Why Wettability Matters
One of the most common questions we receive is – What is Wettability and Why is it Important?
Wettability describes the preference of a solid surface to be in contact with one of two or more fluid phases. Wettability in the petroleum reservoir refers to the preferential adhesion of crude oil or reservoir brine to the rock surfaces. This property controls the flow of oil and water in reservoirs.
Reservoirs have an optimum wettability that maximizes oil production, but few reservoirs start in this condition.
Neutral wettability is the optimum condition, where oil and water move equally well through the porous medium. Under neutral conditions, oil drainage is maximized during the reservoir drive and the waterflood stages of production.
In strongly oil-wet reservoirs, oil is not mobile even under waterflood. In contrast, water-wet reservoirs inhibit oil movement because water-wet pore throats shrink the effective diameter as the capillary force of water clinging to the rock resists oil movement through the throat and snaps off the oil phase, stranding mobile oil.
Figure 1 provides a visual concept to understanding this phenomenon: the greater the shift from oil-wet or water-wet to neutral-wet, the greater the recovery.
Current techniques to improve wettability involve expensive chemical surfactants. In contrast, the Engineered Salinity™ solution from ESal shifts the reservoir’s wettability to achieve this optimal state by changing the salinity of the injection water. In simple terms, ESal engineers the salinity of injection water to increase oil recovery without using chemicals of any kind.
Because not every reservoir has attributes conducive to this process, however, it is necessary to test the salinity sensitivity of the target reservoir before proceeding to field-wide deployment.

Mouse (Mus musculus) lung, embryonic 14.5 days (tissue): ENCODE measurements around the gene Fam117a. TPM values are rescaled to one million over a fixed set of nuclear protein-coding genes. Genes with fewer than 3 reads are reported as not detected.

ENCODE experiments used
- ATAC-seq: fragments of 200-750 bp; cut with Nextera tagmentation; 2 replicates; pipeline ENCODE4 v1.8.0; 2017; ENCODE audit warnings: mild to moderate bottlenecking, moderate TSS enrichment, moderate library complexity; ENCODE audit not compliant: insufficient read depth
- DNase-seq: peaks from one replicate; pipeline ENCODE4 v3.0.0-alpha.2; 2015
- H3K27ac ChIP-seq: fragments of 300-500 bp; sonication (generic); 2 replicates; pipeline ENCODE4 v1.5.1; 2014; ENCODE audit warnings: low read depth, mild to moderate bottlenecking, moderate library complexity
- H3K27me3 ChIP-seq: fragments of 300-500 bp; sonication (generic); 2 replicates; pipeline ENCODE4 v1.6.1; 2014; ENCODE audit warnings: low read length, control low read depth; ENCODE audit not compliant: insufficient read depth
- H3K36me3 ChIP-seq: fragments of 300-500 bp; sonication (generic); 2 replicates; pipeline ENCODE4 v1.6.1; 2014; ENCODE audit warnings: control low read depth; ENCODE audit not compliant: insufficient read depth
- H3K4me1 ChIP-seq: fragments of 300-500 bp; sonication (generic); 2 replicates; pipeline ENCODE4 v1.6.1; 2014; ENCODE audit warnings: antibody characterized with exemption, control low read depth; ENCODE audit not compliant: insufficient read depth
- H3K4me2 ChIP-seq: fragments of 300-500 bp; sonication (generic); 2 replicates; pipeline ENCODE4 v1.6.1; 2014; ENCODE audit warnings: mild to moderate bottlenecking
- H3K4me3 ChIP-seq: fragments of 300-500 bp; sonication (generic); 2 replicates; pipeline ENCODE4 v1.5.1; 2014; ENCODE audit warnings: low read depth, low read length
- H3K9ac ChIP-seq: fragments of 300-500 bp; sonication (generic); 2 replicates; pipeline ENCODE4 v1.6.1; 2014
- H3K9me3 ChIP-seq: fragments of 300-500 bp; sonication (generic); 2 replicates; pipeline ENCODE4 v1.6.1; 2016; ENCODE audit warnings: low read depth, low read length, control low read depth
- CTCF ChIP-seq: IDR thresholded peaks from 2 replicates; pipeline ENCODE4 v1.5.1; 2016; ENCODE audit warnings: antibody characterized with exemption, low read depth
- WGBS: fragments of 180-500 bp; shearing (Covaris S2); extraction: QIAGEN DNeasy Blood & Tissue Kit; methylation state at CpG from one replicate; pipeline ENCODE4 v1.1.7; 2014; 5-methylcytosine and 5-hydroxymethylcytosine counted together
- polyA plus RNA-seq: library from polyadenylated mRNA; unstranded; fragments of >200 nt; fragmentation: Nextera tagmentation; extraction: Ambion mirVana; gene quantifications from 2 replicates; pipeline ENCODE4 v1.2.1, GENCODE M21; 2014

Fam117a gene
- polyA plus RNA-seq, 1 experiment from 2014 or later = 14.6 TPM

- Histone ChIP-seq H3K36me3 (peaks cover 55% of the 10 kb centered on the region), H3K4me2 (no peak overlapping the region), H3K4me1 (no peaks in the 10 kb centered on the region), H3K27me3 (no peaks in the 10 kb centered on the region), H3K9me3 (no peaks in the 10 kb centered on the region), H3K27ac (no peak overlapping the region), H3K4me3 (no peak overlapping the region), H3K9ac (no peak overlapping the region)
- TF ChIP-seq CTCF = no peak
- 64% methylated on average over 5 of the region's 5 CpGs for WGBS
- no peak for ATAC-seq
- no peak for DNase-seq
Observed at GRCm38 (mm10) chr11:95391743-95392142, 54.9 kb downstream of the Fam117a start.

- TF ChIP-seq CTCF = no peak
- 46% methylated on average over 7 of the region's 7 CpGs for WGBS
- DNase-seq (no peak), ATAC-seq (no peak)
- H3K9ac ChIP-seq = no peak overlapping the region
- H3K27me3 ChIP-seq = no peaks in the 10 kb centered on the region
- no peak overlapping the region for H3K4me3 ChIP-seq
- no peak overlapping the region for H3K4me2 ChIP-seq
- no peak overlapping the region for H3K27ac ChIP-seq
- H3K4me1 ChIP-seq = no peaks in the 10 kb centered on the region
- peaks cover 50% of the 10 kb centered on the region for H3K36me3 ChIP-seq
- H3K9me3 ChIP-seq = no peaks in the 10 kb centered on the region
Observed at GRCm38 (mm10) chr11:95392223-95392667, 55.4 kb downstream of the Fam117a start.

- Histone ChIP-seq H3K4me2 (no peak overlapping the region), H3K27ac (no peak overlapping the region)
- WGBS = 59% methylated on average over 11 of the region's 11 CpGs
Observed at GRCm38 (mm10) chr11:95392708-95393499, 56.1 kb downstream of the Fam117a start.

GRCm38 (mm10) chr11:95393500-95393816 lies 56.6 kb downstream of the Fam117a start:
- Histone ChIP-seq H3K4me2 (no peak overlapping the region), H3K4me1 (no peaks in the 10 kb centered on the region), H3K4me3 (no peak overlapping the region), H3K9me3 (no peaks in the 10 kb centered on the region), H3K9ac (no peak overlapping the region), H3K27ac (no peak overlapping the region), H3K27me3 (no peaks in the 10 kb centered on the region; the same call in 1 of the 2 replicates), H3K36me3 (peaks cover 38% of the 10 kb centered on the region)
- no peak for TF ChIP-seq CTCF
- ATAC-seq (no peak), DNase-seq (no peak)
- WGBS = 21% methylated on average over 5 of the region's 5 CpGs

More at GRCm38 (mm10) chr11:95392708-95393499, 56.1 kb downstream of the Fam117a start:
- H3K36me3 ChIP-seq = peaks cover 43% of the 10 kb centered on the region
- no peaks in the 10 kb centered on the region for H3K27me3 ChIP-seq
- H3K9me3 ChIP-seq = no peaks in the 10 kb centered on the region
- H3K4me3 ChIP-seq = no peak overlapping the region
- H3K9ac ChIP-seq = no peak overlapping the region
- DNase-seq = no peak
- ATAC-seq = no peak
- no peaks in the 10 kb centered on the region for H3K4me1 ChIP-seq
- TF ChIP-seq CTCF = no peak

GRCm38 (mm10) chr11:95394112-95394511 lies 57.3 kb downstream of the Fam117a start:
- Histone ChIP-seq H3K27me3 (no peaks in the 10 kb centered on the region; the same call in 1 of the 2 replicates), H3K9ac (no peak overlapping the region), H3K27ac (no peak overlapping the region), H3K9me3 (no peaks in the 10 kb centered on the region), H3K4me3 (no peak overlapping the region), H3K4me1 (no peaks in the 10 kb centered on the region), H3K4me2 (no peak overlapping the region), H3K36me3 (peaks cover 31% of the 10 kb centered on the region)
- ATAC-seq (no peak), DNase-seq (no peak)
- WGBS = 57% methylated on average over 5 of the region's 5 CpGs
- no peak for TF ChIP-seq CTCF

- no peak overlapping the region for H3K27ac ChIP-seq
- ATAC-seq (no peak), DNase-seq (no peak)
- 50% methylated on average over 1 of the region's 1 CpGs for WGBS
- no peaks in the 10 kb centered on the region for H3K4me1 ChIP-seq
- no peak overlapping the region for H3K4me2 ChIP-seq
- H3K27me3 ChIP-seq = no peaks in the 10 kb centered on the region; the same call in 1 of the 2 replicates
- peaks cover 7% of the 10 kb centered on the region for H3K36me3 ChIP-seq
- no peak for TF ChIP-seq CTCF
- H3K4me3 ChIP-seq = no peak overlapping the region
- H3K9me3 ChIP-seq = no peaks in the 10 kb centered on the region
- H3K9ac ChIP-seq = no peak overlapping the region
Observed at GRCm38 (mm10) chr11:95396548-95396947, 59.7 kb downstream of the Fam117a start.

At ESal, we perform specialized laboratory testing to understand the relationship between many rock and oil types. These tests identify reservoirs with saline-sensitive wettability and can determine the optimum salinity for recovery.
Figure 2 is an example of the laboratory concept. This is a visual representation of wettability alteration with changes in salinity. The test tubes on the left show a water-wet reservoir where most rock grains sink into the water phase. The test tubes on the right show an oil-wet reservoir where the rock grains adhere to the floating oil. The test tube in the middle show neutral wettability where equal numbers of grains float in the oil as sink in the water. This is the ideal state where oil recovery is maximized.
Finally, the effectiveness of using water with the optimal salinity not only can help produce more oil, but also gives you the knowledge to avoid negative outcomes during completion and production. By assuring the right water is engineered for your field, you can produce more oil and alleviate the chance of reservoir damage by shifting wettability to less favorable conditions
Our question we pose to you is, Is your water the Right Water?
Contact an expert at ESal today to learn more about how Engineered Salinity can help you increase oil production.